Logrotate

    Logrote  is designed to ease administration of systems that generate large numbers of log files. It allows automatic rotation, compression, removal, and mailing of log files.

    How to enable logrotate?

    Recent versions of BitNami stacks ship logrotate configuration files for all servers. If you are using a Virtual Machine or Cloud Image, logrotate is already configured and enabled by default. Note the following is only valid for Linux platforms.

    Check the logrotate files in the installdir/config folder. If you are using a Virtual Machine or a Cloud Image, installdir is the /opt/bitnami folder.

    You can enable logrotate in your machine creating a symbolic link. For example, in Ubuntu:

    $ sudo ln -s installdir/config/logrotate/bitnami.conf /etc/logrotate.d/bitnami.conf

     

    How to check if logrotate is working properly?

    It is possible to check your current configuration. The command below shows the current configuration for your servers:

    $ sudo logrotate -d /etc/logrotate.d/bitnami.conf
    
    rotating pattern: /opt/bitnami/apache2/logs/*_log  weekly (150 rotations)
    empty log files are rotated, old logs are removed
    considering log /opt/bitnami/apache2/logs/access_log
      log does not need rotating
    considering log /opt/bitnami/apache2/logs/error_log
      log does not need rotating

    Also it is possible to run a logrotate test:

    $ sudo logrotate -f /etc/logrotate.d/bitnami.conf

    Then check the server's log folders, you will find the compressed files with the logs:

    access_log  access_log-20130711.gz  error_log  error_log-20130711.gz

     

    How to configure logrotate for each server?

    Log rotate files for the different servers are in the installdir/config/logrotate/logrotate.d folder.  By default, logrotate configuration uses the "copytruncate" approach so it is not necessary to restart the servers. For instance, Apache logrotate file:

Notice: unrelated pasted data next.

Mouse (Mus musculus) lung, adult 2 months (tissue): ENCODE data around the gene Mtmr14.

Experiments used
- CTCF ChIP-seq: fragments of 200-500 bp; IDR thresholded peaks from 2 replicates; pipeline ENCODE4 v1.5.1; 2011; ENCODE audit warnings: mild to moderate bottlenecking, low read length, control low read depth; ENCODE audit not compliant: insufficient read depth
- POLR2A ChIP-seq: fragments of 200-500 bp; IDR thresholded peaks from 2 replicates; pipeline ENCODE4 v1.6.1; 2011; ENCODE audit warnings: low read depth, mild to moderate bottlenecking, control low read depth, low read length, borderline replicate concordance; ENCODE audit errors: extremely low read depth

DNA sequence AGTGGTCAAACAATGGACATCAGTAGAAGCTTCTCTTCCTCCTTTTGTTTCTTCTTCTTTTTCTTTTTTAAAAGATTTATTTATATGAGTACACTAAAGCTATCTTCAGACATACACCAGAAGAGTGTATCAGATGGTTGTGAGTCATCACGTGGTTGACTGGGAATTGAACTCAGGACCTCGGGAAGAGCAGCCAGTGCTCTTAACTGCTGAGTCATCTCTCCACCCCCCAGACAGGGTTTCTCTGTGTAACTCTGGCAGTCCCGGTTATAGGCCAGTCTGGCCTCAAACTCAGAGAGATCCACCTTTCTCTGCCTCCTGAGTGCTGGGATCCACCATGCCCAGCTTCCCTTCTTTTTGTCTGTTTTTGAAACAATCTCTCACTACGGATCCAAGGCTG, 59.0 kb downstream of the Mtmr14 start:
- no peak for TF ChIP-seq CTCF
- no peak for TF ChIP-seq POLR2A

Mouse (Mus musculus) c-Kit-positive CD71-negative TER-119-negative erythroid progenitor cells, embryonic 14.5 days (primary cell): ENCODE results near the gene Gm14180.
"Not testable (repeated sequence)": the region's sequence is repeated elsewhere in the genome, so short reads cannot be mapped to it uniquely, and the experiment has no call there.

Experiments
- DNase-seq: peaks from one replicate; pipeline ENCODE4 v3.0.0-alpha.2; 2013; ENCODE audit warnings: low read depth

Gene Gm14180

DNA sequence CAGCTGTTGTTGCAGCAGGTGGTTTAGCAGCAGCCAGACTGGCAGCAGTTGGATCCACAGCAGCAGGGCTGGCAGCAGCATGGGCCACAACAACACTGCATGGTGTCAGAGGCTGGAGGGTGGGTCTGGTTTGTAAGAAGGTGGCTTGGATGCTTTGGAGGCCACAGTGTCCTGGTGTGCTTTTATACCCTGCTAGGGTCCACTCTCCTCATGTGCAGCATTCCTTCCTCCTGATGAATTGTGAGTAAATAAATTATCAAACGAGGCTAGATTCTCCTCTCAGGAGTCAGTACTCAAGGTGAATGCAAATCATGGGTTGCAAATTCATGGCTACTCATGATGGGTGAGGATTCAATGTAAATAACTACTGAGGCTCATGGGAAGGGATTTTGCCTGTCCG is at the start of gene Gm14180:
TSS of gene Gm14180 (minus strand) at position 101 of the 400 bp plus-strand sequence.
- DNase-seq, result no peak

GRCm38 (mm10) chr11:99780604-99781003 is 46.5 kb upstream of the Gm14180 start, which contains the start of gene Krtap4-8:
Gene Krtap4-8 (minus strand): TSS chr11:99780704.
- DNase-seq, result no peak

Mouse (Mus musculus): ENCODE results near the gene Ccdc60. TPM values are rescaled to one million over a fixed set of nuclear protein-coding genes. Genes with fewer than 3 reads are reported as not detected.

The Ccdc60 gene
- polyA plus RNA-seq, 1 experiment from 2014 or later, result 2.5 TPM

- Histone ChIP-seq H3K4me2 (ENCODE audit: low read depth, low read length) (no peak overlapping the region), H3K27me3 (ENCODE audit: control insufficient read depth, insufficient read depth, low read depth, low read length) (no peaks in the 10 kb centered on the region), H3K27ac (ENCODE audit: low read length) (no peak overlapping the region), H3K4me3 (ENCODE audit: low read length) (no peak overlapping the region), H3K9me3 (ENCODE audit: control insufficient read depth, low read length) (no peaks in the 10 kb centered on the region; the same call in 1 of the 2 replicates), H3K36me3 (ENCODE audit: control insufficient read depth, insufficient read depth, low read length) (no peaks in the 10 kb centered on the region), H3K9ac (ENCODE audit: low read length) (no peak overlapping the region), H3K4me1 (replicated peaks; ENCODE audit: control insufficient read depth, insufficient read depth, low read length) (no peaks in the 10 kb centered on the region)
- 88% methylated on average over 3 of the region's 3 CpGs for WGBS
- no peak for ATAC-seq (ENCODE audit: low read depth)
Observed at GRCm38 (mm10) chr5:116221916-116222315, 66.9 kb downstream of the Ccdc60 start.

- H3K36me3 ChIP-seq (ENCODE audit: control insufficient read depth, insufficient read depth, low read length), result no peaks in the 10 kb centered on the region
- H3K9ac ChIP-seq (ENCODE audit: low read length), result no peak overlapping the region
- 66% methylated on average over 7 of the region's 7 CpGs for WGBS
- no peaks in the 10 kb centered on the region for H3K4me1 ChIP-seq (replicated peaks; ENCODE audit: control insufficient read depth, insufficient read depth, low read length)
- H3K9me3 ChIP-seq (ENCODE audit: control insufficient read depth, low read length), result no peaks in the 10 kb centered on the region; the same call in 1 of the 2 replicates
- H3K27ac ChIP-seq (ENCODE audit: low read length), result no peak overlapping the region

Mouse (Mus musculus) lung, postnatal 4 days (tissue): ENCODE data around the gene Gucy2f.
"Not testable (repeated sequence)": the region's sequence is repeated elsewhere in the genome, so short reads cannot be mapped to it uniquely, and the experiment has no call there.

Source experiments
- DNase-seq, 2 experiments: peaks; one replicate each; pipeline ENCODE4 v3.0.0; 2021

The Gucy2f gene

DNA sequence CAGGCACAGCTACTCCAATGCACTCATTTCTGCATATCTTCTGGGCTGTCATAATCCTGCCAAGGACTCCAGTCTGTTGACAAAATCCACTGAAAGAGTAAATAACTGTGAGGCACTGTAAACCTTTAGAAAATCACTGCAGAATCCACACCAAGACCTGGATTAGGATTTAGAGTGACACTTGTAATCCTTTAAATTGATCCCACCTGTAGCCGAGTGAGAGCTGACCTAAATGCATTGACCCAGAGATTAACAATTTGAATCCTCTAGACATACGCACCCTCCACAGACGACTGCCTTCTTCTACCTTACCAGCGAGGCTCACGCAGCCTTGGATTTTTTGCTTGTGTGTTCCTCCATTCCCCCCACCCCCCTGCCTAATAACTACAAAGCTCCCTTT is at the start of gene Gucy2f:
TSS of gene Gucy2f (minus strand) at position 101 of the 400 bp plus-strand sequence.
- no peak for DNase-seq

installdir/config/logrotate/logrotate.d/apache

    installdir/opt/bitnami/apache2/logs/*_log {
      weekly
      rotate 150
      dateext
      compress
      copytruncate
      missingok
    }

    In this file you can change the log rotate configuration. You can check "man logrotate" to know all the options that you can configure.

    IMPORTANT: The "copytruncate" approach truncates the original log file to zero size in place after creating a copy, instead of moving the old log file and optionally creating a new one. There is a very small time slice between copying the file and truncating it, so some logging data might be lost. If you want to record every request, you can use a different approach for rotating the logs.

    Tag page (Edit tags)
    • No tags
    Page statistics
    7602 view(s), 6 edit(s) and 2851 character(s)

    Comments

    You must login to post a comment.

    Attach file

    Attachments